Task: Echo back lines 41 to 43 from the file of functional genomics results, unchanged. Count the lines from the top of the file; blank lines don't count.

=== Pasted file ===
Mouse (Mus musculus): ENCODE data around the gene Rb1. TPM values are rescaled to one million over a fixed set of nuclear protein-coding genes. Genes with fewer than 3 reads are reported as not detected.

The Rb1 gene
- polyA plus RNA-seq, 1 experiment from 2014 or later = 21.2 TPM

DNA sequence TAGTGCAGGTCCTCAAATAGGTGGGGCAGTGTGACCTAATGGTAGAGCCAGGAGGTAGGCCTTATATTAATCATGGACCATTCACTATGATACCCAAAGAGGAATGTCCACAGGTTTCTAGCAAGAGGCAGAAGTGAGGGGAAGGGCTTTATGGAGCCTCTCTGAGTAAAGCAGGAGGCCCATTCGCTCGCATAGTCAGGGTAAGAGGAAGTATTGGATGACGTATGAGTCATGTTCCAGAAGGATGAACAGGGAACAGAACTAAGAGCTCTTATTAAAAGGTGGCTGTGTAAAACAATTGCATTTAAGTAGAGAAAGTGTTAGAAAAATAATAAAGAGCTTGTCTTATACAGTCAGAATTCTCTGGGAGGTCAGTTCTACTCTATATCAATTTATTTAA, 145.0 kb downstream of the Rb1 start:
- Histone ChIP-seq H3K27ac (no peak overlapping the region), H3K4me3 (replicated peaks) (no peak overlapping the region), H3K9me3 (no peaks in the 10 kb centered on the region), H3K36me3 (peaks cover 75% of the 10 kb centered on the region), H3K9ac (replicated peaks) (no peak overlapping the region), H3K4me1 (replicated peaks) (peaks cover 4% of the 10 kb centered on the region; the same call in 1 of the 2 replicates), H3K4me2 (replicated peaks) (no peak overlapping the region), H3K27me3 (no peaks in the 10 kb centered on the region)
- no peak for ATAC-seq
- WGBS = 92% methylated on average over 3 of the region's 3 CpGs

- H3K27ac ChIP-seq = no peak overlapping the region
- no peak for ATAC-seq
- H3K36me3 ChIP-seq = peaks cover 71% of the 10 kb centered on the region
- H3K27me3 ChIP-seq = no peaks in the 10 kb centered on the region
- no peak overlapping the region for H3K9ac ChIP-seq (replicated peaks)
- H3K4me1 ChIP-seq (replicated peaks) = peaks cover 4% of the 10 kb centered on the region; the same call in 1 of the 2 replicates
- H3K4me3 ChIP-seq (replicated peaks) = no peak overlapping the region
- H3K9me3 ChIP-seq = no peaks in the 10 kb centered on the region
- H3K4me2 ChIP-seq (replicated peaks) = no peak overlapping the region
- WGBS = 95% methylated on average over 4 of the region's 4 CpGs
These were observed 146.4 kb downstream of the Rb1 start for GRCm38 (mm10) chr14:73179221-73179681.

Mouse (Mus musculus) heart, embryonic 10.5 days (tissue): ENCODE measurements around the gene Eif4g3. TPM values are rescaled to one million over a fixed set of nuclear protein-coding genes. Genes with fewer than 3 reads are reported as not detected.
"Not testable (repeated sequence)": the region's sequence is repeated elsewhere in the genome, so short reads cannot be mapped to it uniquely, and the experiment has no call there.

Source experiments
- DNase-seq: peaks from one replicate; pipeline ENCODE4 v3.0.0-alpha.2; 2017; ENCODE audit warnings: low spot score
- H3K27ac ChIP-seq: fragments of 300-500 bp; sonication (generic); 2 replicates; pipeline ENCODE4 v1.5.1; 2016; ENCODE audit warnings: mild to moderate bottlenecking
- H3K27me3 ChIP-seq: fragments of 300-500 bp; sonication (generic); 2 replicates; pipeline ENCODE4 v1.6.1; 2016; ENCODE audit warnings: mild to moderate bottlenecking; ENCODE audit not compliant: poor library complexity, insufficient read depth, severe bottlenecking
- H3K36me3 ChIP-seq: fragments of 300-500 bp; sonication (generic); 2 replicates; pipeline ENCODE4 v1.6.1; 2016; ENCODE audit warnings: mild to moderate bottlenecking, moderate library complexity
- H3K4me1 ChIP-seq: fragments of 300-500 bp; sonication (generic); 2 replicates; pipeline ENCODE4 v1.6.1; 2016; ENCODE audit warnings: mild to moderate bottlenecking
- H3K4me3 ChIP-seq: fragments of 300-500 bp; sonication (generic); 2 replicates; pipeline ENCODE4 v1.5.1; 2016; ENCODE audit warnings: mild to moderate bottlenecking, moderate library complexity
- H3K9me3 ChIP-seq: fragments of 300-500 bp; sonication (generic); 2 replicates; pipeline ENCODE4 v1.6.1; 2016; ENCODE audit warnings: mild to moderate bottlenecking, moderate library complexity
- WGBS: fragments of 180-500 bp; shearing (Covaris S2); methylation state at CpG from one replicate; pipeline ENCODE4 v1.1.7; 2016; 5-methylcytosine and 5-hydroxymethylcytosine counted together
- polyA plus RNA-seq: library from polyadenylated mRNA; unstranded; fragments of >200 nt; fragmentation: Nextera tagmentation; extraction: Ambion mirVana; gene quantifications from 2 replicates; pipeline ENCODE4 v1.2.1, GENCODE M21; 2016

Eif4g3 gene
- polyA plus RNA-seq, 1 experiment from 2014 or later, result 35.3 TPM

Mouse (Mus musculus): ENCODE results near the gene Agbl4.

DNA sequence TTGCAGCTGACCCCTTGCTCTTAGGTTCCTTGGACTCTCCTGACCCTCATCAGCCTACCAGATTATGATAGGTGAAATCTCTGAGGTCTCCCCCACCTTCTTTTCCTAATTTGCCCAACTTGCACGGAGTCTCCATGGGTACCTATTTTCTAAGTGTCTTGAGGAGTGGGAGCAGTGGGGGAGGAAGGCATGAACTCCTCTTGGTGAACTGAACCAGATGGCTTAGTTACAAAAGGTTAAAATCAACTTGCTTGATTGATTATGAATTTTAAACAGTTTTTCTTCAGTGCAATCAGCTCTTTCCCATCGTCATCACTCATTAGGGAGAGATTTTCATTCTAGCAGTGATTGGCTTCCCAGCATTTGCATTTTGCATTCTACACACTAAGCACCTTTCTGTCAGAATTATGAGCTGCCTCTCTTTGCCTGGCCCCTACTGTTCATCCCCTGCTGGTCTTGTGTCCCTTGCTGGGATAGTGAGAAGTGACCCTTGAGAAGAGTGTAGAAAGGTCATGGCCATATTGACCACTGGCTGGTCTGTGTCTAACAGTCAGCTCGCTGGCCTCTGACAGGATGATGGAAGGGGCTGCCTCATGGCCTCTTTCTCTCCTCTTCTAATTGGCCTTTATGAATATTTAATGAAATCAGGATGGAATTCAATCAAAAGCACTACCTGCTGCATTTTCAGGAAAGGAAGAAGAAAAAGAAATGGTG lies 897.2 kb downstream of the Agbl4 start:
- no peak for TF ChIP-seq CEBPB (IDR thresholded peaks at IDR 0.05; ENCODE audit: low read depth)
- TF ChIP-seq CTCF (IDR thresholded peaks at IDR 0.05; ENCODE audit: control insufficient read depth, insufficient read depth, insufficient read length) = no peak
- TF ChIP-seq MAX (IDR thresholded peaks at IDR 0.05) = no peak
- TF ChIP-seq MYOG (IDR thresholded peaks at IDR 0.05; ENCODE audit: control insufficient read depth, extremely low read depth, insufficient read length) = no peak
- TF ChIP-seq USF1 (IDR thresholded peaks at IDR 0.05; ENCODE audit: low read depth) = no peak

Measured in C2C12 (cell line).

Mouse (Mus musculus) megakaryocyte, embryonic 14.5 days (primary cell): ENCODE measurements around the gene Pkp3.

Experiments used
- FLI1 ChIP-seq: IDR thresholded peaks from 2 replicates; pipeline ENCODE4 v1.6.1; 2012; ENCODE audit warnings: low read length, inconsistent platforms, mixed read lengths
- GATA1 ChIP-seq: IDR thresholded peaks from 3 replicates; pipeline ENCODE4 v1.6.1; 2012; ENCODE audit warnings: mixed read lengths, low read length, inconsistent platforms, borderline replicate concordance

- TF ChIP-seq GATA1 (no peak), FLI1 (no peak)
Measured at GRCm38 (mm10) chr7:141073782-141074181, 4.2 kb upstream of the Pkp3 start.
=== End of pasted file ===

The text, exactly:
Mouse (Mus musculus) megakaryocyte, embryonic 14.5 days (primary cell): ENCODE measurements around the gene Pkp3.

Experiments used
- FLI1 ChIP-seq: IDR thresholded peaks from 2 replicates; pipeline ENCODE4 v1.6.1; 2012; ENCODE audit warnings: low read length, inconsistent platforms, mixed read lengths